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Opinion Testimony – comment on truthfulness of another, mentally impaired witness

State v. David C. Tutlewski, 231 Wis.2d 379, 605 N.W.2d 561 (Ct. App. 1999)
For Tutlewski: Dianne M. Erickson

Issue: Whether one witness’s opinion that state’s witnesses were incapable of lying invaded the jury’s province.

Holding: This testimony violated the rule that one witness may not testify to the credibility of another witness.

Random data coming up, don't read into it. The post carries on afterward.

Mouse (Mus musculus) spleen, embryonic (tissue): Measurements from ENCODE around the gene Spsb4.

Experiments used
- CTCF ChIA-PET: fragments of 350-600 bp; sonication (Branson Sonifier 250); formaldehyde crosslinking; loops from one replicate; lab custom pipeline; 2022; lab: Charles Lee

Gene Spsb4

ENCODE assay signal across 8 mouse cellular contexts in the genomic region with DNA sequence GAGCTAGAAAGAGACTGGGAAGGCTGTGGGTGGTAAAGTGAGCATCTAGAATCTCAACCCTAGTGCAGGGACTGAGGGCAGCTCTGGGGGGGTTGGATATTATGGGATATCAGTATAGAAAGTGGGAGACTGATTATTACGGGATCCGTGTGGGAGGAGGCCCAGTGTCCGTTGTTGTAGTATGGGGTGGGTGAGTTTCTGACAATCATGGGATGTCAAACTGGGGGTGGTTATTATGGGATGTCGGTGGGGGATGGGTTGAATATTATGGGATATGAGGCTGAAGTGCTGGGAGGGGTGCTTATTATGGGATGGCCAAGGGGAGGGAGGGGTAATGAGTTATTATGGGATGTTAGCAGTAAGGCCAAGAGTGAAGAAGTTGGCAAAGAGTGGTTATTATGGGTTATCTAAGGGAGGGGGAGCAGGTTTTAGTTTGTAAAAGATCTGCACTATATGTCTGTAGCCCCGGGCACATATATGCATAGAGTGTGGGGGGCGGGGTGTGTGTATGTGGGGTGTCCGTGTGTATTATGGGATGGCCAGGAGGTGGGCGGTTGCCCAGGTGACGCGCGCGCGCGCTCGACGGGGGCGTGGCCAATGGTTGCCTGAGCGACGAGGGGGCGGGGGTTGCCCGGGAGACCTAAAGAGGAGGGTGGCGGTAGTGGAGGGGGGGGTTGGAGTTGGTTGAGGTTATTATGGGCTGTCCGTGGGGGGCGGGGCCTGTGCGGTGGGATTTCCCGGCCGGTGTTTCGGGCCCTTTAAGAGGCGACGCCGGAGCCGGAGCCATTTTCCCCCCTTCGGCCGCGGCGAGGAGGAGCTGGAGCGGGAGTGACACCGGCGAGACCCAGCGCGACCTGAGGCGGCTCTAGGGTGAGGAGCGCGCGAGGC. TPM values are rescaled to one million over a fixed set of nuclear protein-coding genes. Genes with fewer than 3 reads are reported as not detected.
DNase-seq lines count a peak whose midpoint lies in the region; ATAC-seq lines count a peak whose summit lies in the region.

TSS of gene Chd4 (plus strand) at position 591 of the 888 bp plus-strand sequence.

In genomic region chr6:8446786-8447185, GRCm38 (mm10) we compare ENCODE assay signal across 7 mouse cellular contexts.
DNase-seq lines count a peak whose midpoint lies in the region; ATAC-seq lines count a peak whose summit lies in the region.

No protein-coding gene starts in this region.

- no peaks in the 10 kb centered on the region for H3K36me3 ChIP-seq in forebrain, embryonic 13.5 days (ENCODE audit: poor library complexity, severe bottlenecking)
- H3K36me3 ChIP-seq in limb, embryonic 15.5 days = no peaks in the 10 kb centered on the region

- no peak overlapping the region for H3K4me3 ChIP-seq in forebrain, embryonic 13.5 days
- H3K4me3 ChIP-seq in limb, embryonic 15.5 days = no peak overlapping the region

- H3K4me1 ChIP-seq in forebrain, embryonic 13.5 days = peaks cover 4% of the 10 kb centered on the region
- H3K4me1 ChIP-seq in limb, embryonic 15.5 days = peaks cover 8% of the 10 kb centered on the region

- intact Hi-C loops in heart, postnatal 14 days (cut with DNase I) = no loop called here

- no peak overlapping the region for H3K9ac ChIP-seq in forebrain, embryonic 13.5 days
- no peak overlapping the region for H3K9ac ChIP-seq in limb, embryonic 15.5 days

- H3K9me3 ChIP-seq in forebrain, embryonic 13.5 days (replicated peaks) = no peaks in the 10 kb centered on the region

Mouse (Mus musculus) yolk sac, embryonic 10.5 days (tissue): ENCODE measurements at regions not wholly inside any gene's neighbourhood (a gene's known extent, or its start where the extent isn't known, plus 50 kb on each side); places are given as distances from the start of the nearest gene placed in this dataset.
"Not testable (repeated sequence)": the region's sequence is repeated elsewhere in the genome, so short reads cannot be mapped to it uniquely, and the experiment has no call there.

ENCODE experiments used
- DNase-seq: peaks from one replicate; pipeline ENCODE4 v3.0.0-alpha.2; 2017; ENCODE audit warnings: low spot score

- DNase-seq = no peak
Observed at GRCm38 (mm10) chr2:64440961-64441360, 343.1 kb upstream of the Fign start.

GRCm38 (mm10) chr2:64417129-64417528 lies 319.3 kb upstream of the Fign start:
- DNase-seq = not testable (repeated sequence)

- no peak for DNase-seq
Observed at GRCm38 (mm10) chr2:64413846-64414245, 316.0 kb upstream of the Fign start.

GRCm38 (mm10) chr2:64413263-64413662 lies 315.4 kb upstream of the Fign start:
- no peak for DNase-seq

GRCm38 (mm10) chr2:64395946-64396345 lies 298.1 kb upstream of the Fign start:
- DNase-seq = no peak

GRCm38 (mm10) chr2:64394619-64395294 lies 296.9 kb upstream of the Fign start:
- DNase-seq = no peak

The alleged sexual assault victim and her roommate are cognitively disabled. Both testified as state’s witnesses. Another witness, who had been their special education teacher, when asked for an opinion about “their reputation for truthfulness and honesty,” testified: “I think both … are very honest, truthful young people … and I don’t think it is within their capabilities to lie or be deceitful.” Tutlewski argues that this testimony violated the rule in State v. Haseltine, 120 Wis. 2d 92, 352 N.W.2d 673 (Ct. App. 1984), that an opinion by one witness as to the credibility of another invades the jury’s province. Though Tutlewski clearly had attacked the witness’ character for truthfulness, the challenged opinion testimony exceeded the limits set by Haseltine. While it is permissible to impeach “an impaired witness whose ability to perceive events or to tell the truth might be affected, there is no corresponding right to bolster a witness’s testimony’s testimony if the witness has a mental impairment.” ¶18. Discussion of these witnesses’ cognitive impairments was proper, but testimony that they “were incapable of lying clearly crossed the line of admissibility articulated in Haseltine.”

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